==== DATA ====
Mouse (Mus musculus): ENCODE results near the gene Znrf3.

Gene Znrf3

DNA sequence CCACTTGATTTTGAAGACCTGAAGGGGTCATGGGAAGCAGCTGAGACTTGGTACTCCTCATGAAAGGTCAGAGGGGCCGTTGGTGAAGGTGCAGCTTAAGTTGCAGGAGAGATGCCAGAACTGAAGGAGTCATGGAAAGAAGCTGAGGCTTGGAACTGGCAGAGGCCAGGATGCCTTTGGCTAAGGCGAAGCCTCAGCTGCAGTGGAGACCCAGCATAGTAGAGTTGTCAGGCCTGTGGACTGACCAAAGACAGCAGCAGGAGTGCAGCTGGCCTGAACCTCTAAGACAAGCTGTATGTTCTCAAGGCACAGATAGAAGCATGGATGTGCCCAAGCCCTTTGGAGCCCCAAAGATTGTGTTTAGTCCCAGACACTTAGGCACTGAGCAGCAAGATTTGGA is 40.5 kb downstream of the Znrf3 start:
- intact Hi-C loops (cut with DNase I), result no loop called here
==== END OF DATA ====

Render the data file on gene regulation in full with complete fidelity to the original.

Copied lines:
Mouse (Mus musculus): ENCODE results near the gene Znrf3.

Gene Znrf3

DNA sequence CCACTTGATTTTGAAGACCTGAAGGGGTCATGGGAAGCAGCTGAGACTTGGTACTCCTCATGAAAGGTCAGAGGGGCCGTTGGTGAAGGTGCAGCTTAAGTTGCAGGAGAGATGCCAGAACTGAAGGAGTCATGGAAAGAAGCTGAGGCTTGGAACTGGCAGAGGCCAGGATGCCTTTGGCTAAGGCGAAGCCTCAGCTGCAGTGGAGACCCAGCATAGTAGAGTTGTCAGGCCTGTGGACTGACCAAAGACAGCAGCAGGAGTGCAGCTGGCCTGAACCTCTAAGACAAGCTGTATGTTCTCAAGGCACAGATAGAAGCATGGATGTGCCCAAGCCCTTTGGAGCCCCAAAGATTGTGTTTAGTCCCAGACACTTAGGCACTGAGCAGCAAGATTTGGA is 40.5 kb downstream of the Znrf3 start:
- intact Hi-C loops (cut with DNase I), result no loop called here